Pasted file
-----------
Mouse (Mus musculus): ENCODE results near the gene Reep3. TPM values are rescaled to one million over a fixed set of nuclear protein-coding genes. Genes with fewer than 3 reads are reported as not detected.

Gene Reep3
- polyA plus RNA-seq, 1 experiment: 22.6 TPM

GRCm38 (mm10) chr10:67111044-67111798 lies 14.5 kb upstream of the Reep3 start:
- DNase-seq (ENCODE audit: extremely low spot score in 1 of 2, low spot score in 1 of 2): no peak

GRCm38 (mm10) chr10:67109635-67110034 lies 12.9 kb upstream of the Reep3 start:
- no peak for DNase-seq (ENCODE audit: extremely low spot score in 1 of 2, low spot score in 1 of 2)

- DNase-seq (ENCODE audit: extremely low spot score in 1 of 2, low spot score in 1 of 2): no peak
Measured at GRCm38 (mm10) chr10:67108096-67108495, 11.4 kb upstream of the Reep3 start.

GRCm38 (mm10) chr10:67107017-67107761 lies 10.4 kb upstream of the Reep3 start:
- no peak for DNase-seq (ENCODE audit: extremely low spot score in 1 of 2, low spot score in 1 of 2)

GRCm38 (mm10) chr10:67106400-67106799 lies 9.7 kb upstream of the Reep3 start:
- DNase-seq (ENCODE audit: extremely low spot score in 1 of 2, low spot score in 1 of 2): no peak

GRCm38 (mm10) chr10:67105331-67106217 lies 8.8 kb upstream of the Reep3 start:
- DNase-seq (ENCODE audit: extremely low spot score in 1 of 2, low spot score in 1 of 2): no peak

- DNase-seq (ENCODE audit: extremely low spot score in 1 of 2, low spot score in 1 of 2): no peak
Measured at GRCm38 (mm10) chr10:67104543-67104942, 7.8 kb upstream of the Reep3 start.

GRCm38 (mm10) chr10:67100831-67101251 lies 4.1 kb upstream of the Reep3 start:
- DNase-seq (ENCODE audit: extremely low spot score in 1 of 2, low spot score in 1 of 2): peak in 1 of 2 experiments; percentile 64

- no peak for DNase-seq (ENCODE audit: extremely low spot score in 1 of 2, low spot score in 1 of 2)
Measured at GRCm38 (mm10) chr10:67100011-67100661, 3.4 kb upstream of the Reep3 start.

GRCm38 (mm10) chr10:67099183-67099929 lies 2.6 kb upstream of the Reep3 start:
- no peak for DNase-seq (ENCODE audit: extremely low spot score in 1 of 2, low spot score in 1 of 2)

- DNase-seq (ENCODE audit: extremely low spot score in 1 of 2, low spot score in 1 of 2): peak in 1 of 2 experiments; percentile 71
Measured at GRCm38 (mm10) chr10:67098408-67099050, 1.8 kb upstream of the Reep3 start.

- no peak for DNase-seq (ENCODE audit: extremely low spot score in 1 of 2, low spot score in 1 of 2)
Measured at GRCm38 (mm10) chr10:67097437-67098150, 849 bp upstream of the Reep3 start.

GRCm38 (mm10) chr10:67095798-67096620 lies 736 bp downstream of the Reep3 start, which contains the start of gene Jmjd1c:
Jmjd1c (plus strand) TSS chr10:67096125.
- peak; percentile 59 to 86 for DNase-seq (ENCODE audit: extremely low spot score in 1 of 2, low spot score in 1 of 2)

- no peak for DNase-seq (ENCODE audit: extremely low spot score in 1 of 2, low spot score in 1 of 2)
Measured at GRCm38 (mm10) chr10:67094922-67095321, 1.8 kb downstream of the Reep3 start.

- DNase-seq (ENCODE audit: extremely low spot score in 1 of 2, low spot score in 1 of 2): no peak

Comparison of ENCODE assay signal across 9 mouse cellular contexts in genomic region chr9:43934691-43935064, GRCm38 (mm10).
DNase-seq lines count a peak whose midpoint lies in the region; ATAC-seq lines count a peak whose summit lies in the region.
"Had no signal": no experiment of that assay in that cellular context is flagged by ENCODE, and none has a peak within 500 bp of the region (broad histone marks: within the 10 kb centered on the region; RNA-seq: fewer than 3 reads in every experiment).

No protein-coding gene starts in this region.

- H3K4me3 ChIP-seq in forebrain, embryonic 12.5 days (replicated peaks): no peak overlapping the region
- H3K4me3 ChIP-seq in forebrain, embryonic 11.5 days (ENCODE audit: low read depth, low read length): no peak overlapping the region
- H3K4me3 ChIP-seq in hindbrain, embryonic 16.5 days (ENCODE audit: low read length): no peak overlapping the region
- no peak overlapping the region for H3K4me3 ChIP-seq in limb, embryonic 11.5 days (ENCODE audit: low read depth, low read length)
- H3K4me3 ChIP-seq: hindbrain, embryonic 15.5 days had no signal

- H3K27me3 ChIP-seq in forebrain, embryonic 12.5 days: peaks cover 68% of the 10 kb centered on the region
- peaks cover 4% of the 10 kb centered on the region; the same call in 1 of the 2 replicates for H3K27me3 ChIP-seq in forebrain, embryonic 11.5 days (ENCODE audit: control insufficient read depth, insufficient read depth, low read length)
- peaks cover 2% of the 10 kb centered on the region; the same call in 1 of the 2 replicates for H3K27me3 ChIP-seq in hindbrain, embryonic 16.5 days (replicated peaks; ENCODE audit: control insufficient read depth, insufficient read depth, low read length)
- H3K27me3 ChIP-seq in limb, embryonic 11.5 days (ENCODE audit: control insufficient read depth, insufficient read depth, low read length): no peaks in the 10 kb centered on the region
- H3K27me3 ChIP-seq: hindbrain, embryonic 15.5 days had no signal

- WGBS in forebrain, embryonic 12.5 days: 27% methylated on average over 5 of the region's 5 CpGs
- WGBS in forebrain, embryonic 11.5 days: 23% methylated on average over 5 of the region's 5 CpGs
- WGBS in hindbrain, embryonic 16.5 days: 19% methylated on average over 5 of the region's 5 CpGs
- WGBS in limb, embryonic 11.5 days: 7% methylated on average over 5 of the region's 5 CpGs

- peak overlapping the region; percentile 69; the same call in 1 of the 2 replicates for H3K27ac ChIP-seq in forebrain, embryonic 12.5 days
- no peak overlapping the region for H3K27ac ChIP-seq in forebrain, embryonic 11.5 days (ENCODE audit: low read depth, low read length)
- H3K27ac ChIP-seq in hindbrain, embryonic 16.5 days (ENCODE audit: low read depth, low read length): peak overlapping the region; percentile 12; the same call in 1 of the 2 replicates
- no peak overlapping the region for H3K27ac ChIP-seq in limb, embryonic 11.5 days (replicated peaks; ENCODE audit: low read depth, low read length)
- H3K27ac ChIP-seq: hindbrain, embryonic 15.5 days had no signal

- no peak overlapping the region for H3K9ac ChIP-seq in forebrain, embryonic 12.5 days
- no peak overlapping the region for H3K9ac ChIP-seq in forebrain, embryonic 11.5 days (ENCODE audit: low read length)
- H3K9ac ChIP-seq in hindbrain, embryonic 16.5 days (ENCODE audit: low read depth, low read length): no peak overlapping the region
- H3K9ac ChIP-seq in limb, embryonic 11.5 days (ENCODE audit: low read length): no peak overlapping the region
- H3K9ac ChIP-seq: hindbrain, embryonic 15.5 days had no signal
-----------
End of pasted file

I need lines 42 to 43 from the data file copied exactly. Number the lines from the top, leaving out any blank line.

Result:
- H3K4me3 ChIP-seq: hindbrain, embryonic 15.5 days had no signal

- H3K27me3 ChIP-seq in forebrain, embryonic 12.5 days: peaks cover 68% of the 10 kb centered on the region